Neil Osterweil

October 23, 2017

ORLANDO — A person's "omes" — the genome, microbiome, transcriptome, metabolome, proteome — and minute-by-minute variations in physiologic measurements can be used to create a personal health profile, which can help predict risk for illness and even identify undiagnosed disease, new research shows.

"We're trying to do data-driven health, meaning that we're collecting a lot of data about people while they're healthy and trying to understand and ideally predict what they're at risk for," said Michael Snyder, PhD, director of the Center for Genomics and Personalized Medicine at Stanford University in Palo Alto, California.

Dr Snyder — a journal-thumping evangelist for the power of individual data gathered from real-time monitoring — practices what he preaches.

"I have three smart watches, I have this ring that measures sleep and activity, a Moves app on my phone, two continuous glucose monitors, and a radiation monitor. All but one send information to my smartphone," Dr Snyder reported. He enthusiastically displayed some of his monitoring hardware to a group of journalists here at the American Society of Human Genetics 2017 Annual Meeting.

But he isn't just a gearhead. Dr Snyder and his colleagues are working to demonstrate that omic measurements and minute-by-minute variations in heart rate, blood pressure, glucose levels, and other physiologic factors can be used to generate "a detailed portrait of a person's healthy state and understand what changes when he or she transitions to a disease state."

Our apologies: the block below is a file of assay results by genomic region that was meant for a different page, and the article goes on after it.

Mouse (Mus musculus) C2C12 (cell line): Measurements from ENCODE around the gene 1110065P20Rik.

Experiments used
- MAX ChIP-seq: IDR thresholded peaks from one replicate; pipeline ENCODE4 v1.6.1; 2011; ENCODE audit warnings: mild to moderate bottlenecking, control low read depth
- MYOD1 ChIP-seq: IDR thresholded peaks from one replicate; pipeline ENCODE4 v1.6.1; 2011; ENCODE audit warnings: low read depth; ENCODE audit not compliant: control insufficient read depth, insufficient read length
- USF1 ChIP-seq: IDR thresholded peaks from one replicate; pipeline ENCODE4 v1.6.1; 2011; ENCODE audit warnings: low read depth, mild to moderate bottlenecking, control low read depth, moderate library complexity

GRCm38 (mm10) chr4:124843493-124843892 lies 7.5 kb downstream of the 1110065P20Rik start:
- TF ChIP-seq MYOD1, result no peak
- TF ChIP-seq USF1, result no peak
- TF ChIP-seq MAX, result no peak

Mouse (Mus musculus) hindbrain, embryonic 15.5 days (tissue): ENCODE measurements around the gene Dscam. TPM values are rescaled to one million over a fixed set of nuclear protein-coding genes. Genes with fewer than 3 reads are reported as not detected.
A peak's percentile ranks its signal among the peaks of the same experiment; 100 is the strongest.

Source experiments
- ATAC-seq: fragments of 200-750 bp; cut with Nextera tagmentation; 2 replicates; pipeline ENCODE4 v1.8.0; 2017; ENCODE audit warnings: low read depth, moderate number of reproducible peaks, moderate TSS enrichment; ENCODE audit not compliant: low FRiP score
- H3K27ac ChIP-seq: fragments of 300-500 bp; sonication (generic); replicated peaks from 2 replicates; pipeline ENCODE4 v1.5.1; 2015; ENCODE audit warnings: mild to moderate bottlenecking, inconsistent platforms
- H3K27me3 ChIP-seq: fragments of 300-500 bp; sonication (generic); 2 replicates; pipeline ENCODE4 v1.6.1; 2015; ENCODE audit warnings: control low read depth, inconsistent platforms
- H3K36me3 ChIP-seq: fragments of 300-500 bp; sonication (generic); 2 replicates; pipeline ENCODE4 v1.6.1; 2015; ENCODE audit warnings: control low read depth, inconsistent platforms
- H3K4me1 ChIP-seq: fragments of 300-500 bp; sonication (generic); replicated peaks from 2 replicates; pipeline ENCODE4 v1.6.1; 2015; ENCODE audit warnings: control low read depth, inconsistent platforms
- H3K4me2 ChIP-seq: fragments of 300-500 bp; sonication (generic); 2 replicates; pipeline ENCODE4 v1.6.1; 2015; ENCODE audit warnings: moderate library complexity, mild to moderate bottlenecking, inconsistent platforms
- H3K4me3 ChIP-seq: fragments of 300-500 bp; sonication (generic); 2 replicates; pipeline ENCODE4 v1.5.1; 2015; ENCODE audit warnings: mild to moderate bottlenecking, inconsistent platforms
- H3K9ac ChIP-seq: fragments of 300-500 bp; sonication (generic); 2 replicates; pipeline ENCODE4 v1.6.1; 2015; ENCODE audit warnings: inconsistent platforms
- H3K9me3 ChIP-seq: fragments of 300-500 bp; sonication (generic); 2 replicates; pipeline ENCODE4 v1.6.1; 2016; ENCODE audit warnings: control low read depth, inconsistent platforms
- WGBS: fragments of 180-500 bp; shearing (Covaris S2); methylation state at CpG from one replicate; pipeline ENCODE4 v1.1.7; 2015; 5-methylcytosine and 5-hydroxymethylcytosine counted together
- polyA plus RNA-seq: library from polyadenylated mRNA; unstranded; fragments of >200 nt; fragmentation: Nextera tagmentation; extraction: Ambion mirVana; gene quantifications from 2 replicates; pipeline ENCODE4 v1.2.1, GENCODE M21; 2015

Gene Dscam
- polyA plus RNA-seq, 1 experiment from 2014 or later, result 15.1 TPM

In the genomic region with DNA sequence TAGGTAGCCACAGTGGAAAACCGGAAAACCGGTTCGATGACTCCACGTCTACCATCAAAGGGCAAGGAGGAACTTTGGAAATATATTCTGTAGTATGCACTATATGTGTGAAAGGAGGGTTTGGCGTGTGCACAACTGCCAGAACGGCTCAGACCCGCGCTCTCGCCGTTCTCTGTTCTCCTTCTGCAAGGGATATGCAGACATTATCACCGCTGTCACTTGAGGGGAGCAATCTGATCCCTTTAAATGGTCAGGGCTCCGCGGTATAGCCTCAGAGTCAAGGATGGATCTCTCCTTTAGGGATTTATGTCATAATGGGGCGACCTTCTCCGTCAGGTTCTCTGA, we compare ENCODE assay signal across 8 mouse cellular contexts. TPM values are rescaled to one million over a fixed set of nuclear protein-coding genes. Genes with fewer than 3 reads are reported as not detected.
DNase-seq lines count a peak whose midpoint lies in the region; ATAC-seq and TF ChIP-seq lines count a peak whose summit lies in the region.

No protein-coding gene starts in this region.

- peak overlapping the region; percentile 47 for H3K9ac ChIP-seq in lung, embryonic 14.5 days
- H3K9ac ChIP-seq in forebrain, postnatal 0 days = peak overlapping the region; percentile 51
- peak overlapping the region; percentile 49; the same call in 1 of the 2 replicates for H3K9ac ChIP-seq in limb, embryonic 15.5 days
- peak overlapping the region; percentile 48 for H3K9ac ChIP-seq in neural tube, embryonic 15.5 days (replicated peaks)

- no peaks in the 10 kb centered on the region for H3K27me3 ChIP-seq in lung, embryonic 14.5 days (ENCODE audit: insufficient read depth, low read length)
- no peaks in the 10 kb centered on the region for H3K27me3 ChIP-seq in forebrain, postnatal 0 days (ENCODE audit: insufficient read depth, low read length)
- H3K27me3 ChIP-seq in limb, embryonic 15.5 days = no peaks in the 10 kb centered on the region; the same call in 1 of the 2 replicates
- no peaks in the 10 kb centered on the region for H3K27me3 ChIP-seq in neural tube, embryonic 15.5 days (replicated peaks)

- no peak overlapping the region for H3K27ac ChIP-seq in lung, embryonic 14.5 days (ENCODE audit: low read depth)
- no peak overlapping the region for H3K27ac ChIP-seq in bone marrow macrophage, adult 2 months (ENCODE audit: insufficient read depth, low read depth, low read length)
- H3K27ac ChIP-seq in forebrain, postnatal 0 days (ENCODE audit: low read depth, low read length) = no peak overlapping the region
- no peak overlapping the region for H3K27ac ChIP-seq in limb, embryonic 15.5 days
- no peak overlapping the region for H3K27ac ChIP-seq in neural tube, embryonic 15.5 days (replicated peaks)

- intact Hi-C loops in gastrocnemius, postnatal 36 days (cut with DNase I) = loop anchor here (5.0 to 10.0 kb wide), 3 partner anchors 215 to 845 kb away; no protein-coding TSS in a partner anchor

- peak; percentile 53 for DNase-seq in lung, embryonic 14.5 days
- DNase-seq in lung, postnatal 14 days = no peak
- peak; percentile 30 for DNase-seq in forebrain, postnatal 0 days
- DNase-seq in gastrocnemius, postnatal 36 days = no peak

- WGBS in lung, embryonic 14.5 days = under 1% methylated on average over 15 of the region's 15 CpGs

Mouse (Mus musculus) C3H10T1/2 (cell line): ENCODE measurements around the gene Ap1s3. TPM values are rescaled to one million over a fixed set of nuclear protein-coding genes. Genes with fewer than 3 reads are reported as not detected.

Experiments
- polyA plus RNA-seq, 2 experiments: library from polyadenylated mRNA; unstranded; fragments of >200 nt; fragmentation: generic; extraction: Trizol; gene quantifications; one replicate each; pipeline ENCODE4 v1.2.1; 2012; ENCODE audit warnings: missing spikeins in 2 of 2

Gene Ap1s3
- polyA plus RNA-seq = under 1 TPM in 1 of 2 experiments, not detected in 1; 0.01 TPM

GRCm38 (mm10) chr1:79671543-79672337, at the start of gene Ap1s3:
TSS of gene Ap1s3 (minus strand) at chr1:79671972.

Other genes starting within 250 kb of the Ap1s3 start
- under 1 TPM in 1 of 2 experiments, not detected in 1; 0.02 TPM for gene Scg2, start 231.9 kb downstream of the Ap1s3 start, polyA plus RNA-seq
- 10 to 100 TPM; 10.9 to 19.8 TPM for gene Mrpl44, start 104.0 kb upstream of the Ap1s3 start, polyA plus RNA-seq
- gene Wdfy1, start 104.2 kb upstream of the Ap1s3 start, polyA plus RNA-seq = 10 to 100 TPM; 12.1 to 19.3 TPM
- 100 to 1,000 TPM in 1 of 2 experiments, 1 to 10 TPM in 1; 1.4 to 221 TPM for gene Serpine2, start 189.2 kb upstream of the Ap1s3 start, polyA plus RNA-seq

Personal Omics

The investigators — using an approach they call "personal omics" — sequenced the genomes of 98 people with prediabetes, two with diabetes mellitus, and seven healthy control subjects, and collected longitudinal omes data. Activity levels and skin temperatures of the participants were monitored with wearable devices.

When a participant developed a respiratory viral infection, the investigators were able to monitor the dynamic changes that occurred as the patient got sick.

"We now think we can tell that people are getting sick before they know it, because their heart rates are elevated before they are symptomatic," Dr Snyder reported.

The investigators assessed the interplay between each individual's omic profile and his or her environmental stressors to see whether differences in the various subgroups could be identified.

"What we've found is that people who are insulin-resistant or diabetic don't respond to infections the same as people who are insulin-sensitive — the so-called healthy," Dr Snyder explained.

Immune and biochemical responses in insulin-resistant participants were measurably different than responses in insulin-sensitive control subjects. But whether such differences are related to outcomes is still unknown, he noted.

Detecting Undiagnosed Disease

In one case, a patient who had been clinically diagnosed with type 2 diabetes because of his insulin resistance actually had maturity-onset diabetes of the young, a genetic condition that affects an estimated 2% to 4% of people diagnosed with type 1 or type 2 diabetes. The condition is typically managed with diet and oral antidiabetic agents, and generally does not respond to exogenous insulin.